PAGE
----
The Sibylla Tiburtina is a Latin prophecy attributed to a prophetess from classical antiquity. It concludes with an account of the End of History, involving the coming of Antichrist and his battle with a Last World Emperor. Approximately 100 manuscripts written between the mid-11th and the 16th centuries survive which testify to the Tiburtina's immense popularity in the medieval West; as such it is a key text for understanding medieval apocalypticism and occupies an important place in the intellectual history of the Middle Ages. This book not only re-examines the Tiburtina as a vehicle for expressing contemporary political concerns triggered by crises thought to herald the End of the World, but offers a new approach by placing it, for the first time, in the context of medieval traditions which saw Sibylline prophecy as independent, non-Christian evidence of Christ's life and as confirmation of His divinity. As is shown, these traditions had a major impact on the reception of the Tiburtina. The book concludes with a repertory of the manuscripts, together with brief outlines of individual textual traditions as represented in groups of manuscripts, which will constitute a valuable reference source for other scholars.... section (Acrostic): The most obvious textual parallel between the Sibylline Tradition and the Tiburtina is the acrostic poem about Judgement Day ... Saints in their body and soul freedom and light shall inherit: Those who are guilty shall burn in fire and brimstone for ever. ... Sounding the archangela#39;s trumpet shall peal down from heaven, Over the wicked who groan in their guilt and their manifold sorrows.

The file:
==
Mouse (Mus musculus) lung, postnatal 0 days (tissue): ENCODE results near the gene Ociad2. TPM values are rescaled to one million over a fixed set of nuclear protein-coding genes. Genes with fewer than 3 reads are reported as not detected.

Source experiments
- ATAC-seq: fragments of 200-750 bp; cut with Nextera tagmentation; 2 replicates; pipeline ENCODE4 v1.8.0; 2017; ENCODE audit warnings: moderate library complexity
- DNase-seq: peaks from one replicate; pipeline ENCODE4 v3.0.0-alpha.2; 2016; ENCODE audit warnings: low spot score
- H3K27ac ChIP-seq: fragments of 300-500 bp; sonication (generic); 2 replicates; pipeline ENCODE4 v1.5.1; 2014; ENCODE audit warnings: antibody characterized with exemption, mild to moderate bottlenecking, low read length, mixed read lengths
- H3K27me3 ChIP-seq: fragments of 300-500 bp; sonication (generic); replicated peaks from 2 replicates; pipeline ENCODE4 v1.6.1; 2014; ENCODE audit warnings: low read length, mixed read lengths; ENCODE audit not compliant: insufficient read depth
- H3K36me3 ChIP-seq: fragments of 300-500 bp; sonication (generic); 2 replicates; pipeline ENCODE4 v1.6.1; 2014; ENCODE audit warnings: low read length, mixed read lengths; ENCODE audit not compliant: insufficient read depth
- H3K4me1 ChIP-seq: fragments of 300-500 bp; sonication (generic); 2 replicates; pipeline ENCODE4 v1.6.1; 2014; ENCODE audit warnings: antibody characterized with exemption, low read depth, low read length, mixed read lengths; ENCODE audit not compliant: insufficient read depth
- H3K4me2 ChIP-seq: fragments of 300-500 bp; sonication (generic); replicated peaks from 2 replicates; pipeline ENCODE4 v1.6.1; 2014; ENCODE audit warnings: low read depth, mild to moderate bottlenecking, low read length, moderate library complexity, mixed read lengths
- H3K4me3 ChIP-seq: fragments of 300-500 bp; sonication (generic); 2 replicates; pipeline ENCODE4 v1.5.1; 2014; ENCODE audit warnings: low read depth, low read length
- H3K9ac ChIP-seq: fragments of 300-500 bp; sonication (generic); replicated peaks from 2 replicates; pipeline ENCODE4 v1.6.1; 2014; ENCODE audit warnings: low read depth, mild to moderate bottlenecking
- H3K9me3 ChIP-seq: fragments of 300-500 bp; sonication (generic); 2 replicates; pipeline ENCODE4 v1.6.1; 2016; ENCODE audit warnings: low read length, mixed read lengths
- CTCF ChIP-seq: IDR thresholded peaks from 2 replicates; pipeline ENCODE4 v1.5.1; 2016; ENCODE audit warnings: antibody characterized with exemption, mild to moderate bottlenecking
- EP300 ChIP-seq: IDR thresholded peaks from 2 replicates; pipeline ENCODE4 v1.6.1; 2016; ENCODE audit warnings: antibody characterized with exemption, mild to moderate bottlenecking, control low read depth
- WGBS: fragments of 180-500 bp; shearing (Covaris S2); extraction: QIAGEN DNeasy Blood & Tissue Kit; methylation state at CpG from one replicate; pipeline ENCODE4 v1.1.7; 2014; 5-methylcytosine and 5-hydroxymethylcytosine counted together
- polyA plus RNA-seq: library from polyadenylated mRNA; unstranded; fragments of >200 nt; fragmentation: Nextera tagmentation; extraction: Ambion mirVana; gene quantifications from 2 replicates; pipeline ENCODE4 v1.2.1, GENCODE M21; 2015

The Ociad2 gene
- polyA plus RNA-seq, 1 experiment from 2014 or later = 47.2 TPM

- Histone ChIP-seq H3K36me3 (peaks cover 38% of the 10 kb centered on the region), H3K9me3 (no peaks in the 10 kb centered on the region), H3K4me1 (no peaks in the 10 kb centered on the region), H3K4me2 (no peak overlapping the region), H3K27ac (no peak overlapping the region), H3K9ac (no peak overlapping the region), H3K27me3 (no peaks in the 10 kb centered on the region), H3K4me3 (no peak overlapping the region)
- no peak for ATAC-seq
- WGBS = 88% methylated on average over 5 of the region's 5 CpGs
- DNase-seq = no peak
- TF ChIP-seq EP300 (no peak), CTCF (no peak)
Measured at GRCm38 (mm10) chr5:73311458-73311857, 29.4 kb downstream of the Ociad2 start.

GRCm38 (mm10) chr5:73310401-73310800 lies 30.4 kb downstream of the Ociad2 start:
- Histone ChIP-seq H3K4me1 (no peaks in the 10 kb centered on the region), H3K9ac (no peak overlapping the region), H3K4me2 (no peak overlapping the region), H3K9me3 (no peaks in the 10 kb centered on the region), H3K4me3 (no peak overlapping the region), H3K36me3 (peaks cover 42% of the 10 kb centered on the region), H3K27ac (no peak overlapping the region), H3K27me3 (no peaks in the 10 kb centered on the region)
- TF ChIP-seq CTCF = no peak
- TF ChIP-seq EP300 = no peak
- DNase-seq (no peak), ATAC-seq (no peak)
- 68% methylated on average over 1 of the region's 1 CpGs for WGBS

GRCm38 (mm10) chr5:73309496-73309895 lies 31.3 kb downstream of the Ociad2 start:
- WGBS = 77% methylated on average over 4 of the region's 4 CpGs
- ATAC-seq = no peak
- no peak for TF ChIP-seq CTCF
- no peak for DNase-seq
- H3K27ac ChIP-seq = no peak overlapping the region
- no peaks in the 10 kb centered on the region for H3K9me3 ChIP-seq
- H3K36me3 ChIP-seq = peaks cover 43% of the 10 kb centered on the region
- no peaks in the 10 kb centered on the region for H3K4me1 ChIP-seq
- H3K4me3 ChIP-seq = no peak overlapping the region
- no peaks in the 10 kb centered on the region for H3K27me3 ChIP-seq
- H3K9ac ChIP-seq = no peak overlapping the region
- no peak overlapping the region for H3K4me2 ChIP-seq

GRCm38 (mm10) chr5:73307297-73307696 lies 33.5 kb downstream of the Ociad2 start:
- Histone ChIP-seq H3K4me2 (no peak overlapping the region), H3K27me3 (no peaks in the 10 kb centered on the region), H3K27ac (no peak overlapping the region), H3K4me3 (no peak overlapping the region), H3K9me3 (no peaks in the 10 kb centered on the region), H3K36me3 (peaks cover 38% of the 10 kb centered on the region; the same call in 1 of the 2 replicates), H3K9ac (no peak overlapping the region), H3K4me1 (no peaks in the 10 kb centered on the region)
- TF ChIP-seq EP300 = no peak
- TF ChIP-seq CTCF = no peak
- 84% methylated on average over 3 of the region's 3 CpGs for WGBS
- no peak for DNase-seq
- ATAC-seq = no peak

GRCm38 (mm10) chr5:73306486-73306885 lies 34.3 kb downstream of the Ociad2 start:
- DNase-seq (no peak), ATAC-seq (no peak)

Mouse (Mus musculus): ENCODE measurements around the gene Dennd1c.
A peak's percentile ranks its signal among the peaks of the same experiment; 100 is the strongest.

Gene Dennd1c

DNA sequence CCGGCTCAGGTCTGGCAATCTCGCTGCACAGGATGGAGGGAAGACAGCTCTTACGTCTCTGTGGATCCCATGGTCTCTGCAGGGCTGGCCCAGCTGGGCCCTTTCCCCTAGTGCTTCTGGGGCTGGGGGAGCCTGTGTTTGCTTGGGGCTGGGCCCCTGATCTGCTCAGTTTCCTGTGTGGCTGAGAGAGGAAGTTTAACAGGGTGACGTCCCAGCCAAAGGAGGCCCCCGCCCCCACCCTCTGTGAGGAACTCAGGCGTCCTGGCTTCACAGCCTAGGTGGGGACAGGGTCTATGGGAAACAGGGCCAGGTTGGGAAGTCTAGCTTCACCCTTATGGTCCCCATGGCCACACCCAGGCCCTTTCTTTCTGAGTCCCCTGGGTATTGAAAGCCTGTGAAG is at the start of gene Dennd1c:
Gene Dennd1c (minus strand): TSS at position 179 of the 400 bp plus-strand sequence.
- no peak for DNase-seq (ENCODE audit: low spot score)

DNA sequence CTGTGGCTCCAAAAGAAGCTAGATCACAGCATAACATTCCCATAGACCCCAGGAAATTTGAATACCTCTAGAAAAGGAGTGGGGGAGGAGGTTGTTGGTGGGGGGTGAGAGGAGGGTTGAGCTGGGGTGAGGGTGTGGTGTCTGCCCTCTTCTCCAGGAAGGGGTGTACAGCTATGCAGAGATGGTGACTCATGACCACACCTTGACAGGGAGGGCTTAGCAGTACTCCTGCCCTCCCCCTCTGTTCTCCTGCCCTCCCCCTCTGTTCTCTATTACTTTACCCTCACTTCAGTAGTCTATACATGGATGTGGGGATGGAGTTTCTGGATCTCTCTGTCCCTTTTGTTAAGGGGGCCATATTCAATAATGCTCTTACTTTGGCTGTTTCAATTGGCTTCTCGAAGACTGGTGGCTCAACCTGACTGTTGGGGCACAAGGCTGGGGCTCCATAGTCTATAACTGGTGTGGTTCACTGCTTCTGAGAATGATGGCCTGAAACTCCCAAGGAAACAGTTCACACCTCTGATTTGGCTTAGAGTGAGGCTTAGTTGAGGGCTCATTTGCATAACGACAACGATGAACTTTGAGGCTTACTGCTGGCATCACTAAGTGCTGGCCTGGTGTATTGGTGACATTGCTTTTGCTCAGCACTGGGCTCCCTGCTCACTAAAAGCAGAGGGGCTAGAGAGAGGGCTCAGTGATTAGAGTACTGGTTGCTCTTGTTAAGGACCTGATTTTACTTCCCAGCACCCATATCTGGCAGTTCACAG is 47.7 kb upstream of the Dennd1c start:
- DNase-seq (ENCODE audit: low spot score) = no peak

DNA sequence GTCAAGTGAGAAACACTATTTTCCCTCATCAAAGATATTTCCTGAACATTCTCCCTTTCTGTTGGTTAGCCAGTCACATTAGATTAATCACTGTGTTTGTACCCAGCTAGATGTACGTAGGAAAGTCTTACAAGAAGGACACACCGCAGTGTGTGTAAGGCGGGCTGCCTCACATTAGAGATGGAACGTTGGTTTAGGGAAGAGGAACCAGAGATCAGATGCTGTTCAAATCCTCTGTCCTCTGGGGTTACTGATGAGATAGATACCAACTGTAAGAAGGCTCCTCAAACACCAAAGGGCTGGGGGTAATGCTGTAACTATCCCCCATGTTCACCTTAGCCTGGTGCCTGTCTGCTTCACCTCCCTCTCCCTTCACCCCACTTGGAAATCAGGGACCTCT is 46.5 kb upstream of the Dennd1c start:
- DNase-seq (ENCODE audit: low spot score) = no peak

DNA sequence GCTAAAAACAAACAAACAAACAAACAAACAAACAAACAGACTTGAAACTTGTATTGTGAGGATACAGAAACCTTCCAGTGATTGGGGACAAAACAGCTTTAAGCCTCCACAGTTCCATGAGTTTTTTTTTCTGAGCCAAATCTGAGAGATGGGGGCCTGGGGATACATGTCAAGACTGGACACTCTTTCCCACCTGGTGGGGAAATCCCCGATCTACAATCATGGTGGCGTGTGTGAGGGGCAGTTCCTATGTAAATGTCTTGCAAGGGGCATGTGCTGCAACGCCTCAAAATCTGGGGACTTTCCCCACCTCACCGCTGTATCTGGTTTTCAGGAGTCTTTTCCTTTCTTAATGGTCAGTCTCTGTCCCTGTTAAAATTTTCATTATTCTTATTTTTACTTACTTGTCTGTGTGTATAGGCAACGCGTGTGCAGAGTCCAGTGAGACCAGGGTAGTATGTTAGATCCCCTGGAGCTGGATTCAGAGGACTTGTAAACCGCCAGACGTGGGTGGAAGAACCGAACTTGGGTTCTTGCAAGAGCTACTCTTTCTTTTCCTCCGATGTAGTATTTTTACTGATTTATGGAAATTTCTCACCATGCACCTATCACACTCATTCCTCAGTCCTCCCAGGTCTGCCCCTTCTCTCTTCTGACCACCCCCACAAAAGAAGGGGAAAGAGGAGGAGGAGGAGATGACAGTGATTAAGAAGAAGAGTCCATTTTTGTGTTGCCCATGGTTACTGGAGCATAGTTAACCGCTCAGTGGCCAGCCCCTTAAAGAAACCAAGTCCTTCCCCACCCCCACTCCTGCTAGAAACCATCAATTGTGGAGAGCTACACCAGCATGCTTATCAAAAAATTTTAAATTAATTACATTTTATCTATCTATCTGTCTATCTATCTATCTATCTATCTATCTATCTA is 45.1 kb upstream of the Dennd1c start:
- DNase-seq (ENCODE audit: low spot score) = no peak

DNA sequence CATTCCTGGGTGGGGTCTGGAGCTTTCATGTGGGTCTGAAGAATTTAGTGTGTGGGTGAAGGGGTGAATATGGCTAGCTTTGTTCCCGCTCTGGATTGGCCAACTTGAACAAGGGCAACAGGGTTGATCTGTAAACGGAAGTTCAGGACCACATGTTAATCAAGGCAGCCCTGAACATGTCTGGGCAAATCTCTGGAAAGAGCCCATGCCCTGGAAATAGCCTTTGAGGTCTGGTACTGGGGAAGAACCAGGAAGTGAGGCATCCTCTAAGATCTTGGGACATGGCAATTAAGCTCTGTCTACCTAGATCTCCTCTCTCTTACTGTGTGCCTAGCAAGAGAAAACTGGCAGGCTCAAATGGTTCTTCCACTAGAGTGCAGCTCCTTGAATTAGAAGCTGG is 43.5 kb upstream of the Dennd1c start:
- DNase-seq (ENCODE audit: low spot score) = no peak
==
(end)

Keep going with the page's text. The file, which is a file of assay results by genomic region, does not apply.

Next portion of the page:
|Title||:||The Sibyl and Her Scribes|
|Publisher||:||Ashgate Publishing, Ltd. - 2006|